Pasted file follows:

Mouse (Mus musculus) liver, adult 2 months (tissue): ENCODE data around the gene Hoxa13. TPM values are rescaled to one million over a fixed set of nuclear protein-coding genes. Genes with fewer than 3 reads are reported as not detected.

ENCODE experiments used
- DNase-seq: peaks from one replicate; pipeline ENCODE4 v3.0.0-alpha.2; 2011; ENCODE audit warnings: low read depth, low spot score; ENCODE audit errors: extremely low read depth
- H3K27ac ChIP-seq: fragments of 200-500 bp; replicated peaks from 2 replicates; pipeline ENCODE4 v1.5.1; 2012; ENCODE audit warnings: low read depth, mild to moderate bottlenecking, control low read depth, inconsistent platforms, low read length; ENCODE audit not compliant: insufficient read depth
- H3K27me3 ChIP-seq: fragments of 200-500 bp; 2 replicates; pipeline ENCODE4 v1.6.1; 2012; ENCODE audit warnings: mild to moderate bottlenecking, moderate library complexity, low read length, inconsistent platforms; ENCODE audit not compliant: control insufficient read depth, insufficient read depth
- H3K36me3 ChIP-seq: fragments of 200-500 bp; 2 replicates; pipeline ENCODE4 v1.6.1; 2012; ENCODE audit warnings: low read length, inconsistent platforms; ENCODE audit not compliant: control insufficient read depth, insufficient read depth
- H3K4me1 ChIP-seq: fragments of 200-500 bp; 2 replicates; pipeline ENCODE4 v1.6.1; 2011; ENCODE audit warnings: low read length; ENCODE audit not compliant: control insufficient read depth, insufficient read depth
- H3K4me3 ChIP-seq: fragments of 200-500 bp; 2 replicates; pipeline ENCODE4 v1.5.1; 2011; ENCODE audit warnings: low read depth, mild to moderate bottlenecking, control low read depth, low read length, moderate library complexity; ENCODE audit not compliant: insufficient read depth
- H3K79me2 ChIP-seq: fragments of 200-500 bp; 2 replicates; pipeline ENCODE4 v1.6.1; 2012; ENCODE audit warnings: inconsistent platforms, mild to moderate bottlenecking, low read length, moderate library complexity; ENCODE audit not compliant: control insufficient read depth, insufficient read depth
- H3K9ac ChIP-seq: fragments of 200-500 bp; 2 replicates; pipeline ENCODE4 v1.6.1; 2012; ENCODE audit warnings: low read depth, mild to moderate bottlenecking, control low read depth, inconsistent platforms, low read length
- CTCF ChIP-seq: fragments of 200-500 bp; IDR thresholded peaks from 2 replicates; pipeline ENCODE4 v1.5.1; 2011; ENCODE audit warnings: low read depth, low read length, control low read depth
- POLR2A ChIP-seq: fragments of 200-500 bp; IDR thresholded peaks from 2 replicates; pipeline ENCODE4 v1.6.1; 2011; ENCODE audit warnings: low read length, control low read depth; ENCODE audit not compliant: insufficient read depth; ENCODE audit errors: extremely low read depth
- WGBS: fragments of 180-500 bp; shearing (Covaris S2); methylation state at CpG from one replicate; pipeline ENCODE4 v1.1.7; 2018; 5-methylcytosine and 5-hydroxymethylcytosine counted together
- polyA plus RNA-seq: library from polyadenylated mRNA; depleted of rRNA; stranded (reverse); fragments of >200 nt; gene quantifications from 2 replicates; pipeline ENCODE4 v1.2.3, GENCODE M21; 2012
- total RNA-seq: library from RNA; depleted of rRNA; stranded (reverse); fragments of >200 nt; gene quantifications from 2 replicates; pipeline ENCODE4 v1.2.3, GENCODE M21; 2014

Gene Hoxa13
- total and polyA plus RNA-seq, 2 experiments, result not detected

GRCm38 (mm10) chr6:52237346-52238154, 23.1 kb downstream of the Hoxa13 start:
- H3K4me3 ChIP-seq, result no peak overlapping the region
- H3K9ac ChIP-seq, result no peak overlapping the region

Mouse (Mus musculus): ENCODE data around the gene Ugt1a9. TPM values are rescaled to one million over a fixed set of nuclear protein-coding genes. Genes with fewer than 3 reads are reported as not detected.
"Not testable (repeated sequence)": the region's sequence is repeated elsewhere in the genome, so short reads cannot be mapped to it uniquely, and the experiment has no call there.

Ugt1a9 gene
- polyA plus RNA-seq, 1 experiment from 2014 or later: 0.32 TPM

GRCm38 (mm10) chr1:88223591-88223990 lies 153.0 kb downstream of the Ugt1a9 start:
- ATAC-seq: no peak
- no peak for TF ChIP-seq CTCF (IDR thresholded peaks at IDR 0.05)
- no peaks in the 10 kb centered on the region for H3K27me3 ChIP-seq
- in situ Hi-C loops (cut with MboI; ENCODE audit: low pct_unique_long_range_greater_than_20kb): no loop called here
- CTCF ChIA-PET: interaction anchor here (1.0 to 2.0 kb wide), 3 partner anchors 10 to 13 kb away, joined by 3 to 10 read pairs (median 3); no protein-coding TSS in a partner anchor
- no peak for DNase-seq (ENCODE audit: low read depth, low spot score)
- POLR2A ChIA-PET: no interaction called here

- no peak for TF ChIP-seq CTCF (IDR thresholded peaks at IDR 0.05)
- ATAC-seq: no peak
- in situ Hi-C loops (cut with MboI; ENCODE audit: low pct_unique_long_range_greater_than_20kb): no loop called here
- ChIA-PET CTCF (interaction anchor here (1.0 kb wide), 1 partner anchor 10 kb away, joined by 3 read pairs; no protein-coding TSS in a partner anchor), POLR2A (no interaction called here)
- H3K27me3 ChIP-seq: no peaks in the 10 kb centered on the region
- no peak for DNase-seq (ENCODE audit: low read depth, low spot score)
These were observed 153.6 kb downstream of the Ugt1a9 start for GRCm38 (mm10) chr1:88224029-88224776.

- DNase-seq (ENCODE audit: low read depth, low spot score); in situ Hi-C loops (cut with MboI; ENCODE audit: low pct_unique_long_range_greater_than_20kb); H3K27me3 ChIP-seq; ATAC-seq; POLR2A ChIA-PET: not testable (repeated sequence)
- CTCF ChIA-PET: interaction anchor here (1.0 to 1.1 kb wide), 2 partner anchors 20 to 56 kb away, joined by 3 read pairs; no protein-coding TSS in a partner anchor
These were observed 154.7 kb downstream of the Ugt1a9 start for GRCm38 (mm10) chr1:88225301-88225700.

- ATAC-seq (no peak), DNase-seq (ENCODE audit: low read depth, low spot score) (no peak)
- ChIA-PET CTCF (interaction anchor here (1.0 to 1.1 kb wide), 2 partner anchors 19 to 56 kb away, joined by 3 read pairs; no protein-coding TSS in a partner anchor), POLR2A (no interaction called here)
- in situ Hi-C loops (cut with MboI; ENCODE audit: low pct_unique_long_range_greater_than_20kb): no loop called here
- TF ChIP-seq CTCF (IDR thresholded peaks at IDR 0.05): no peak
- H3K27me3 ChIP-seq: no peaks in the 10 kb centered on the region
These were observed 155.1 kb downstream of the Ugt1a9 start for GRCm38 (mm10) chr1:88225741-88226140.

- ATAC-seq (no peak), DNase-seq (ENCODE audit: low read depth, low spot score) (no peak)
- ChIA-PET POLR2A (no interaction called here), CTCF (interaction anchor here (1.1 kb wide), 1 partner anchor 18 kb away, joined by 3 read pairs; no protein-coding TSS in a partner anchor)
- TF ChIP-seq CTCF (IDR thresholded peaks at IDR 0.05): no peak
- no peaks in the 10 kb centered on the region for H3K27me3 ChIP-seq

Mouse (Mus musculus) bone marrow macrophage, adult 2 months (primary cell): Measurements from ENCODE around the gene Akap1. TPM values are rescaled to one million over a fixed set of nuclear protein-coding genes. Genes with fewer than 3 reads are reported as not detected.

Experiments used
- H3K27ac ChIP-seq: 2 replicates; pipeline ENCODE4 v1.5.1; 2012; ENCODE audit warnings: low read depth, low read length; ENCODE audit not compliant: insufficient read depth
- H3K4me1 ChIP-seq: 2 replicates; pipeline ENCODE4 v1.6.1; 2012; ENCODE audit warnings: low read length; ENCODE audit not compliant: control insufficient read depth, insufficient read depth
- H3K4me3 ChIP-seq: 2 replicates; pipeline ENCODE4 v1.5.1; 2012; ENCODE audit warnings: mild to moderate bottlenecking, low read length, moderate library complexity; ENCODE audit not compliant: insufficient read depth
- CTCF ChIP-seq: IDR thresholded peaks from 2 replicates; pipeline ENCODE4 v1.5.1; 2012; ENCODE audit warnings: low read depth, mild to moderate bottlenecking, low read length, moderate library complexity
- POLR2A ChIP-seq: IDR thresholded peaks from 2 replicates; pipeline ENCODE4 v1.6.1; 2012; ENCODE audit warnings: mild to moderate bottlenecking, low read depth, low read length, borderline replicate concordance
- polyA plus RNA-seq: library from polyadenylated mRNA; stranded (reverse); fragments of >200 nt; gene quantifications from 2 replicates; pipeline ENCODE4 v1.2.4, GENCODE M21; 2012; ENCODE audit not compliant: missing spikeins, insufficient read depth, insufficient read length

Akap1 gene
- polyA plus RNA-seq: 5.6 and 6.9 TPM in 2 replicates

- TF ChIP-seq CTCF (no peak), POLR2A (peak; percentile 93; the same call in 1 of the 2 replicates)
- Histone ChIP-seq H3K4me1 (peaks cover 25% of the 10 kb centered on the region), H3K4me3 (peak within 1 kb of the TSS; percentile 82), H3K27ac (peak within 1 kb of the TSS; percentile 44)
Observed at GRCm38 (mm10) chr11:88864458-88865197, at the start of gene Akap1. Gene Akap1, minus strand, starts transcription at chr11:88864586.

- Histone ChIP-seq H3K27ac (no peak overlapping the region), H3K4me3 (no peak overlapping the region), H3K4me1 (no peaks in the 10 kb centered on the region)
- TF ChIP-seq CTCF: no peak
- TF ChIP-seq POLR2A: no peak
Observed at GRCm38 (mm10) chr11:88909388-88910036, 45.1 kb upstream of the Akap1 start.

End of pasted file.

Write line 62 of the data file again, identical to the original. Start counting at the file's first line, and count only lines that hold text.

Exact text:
- polyA plus RNA-seq: 5.6 and 6.9 TPM in 2 replicates